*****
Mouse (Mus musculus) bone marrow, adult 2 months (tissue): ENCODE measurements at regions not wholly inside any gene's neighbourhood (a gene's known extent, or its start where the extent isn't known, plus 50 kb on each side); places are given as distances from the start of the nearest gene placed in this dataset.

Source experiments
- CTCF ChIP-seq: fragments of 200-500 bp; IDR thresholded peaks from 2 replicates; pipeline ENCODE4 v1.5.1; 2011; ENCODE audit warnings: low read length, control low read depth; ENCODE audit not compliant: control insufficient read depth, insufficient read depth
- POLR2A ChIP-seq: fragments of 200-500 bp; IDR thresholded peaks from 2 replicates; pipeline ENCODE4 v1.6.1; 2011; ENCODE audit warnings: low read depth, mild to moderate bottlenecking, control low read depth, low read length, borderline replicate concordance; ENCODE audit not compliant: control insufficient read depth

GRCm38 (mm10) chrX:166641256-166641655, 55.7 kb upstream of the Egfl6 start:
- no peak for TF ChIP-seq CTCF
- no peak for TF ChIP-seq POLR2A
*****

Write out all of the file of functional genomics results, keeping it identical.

Mouse (Mus musculus) bone marrow, adult 2 months (tissue): ENCODE measurements at regions not wholly inside any gene's neighbourhood (a gene's known extent, or its start where the extent isn't known, plus 50 kb on each side); places are given as distances from the start of the nearest gene placed in this dataset.

Source experiments
- CTCF ChIP-seq: fragments of 200-500 bp; IDR thresholded peaks from 2 replicates; pipeline ENCODE4 v1.5.1; 2011; ENCODE audit warnings: low read length, control low read depth; ENCODE audit not compliant: control insufficient read depth, insufficient read depth
- POLR2A ChIP-seq: fragments of 200-500 bp; IDR thresholded peaks from 2 replicates; pipeline ENCODE4 v1.6.1; 2011; ENCODE audit warnings: low read depth, mild to moderate bottlenecking, control low read depth, low read length, borderline replicate concordance; ENCODE audit not compliant: control insufficient read depth

GRCm38 (mm10) chrX:166641256-166641655, 55.7 kb upstream of the Egfl6 start:
- no peak for TF ChIP-seq CTCF
- no peak for TF ChIP-seq POLR2A